Moving swiftly and dramatically, the Food and Drug Administration on Thursday approved a drug for treating congestive heart failure in African-Americans. The agency acted just a week after an FDA advisory committee unanimously endorsed BiDil made by NitroMed ( NTMD) of Lexington, Mass. Seven of the advisers supported the drug for African-Americans, while two said it should be approved for everyone. The drama in the agency's decision was whether it would approve the drug for
a specific ethnic group based on tests that showed BiDil had a significant benefit for African-Americans. Two previous clinical trials among a broader group of patients were inconclusive, but the data suggested that African-Americans could benefit from the drug. The agency said Thursday after markets had closed that its action represented "a step toward the promise of personalized medicine." NitroMed's application relied heavily on a clinical trial known as the African-American Heart Failure Trial, or A-HeFT. The study included 1,050 self-identified black patients with severe heart failure "who had already been treated with the best available therapy," the agency said. A-HeFT results showed that BiDil patients had a 43% reduction in death and a 39% decrease in hospitalization for heart failure vs. patients taking a placebo. The trial was halted last year by an independent medical monitoring board, which said the results were so strong that the placebo patients shouldn't be denied BiDil. "Today's approval of a drug to treat severe heart failure in self-identified black population is a striking example of how a treatment can benefit some patients even if it does not help all patients," said Dr. Robert Temple, FDA's associate director of medical policy, in a prepared statement. "The information presented to the FDA clearly showed that blacks suffering from heart failure will now have an additional safe and effective option for treating their condition," he added. "In the future, we hope to discover characteristics that identify people of any race who might be helped by Bidil."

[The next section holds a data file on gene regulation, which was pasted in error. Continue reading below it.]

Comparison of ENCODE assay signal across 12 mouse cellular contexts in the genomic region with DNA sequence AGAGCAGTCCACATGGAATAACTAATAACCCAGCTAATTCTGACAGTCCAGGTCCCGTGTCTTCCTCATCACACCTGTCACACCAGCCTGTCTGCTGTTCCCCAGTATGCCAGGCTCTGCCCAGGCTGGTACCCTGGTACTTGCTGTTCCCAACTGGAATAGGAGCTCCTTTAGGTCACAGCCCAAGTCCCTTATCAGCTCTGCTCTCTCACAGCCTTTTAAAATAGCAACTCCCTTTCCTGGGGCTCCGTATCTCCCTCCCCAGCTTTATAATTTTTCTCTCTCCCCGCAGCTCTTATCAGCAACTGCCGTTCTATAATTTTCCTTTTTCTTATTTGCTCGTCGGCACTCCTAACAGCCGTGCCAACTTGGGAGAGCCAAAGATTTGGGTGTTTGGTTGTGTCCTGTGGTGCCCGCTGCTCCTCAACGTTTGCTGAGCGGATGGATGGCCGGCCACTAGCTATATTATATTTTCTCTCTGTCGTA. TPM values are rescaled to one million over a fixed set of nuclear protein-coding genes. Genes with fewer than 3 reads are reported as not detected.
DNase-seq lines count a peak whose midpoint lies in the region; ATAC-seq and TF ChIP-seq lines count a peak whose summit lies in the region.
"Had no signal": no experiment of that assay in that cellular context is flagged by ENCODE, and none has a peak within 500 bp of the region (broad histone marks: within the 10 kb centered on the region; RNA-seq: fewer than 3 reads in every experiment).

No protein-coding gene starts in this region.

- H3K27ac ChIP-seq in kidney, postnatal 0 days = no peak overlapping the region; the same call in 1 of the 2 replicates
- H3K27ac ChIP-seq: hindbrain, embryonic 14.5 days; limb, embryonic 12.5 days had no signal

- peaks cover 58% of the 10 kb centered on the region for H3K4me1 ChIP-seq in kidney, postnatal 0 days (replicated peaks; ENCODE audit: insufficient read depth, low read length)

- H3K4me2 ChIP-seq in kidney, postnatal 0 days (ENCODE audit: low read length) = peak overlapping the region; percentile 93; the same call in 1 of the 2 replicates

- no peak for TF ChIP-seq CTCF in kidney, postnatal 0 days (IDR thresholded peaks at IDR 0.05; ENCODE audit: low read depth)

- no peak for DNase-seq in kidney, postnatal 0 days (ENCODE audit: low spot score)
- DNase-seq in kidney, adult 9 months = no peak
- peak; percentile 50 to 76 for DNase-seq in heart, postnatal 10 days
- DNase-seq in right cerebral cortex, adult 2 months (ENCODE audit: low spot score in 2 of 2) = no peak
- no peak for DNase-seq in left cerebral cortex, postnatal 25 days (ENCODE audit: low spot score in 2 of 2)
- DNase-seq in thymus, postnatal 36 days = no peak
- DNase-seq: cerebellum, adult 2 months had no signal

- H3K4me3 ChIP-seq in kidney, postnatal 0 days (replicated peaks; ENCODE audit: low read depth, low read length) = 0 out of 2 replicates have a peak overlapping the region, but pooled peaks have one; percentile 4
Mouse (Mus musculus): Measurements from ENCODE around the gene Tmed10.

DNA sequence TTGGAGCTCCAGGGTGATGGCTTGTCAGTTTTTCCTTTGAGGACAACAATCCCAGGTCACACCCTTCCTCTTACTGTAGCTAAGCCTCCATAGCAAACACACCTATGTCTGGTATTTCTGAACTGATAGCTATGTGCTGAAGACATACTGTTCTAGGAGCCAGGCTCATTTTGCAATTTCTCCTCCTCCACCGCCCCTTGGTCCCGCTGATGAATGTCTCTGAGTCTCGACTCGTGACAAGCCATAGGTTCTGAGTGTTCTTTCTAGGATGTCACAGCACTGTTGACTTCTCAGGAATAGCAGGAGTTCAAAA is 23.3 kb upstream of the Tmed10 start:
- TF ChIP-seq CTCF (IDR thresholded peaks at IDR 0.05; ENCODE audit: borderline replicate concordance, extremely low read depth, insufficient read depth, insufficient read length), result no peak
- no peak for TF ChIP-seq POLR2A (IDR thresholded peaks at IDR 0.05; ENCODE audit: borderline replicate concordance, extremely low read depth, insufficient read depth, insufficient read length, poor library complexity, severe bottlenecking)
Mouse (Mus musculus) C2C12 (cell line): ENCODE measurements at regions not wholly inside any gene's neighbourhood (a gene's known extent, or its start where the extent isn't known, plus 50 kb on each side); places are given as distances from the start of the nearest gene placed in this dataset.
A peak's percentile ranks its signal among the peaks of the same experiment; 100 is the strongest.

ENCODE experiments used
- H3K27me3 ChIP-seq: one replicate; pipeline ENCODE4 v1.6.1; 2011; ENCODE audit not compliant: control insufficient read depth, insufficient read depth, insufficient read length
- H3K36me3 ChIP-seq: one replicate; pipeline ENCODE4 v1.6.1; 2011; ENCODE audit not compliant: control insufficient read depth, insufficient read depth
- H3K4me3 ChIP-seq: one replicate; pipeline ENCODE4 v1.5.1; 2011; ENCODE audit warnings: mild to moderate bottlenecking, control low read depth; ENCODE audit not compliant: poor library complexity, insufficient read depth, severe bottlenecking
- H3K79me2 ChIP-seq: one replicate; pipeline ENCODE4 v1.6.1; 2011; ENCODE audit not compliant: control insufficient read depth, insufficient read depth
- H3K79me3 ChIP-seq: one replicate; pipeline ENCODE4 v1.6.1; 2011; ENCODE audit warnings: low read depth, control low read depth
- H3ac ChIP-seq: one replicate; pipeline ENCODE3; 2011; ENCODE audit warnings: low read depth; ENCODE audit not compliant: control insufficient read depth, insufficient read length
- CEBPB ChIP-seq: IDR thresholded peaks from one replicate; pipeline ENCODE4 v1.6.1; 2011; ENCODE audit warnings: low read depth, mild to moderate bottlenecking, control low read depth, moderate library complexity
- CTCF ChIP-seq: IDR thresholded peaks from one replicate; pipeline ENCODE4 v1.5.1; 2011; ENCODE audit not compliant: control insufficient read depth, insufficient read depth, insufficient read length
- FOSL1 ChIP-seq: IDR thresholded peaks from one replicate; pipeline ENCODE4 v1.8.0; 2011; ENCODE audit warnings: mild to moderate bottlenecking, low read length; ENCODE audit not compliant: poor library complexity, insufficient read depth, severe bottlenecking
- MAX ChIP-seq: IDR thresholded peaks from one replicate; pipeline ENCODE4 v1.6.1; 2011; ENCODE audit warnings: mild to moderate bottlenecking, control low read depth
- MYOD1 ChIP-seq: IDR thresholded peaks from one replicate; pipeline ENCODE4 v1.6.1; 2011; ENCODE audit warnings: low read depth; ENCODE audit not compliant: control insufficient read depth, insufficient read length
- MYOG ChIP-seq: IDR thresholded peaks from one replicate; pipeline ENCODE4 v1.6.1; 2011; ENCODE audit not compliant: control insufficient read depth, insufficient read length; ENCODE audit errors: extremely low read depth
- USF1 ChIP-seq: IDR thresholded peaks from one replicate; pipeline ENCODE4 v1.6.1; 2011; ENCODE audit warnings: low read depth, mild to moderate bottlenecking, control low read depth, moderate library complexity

The FDA's approval specifically mentioning BiDil for African-Americans should help NitroMed's efforts to
protect its patent on the drug that combines two generic products -- hydralazine, for high blood pressure, and isosorbide dinitrate, for chest pains associated with heart disease. Analysts had speculated that FDA approval of BiDil for the general population could have made the drug vulnerable to generic competition as early as 2007. NitroMed has two patents, expiring in 2020, relating to BiDil's treatment of African-Americans. A broader patent expires in 2007. NitroMed's stock lost 72 cents, or 3.7%, to $18.97 in regular trading Thursday. After-hours, shares gained 83 cents, or 4.4%, to $19.80.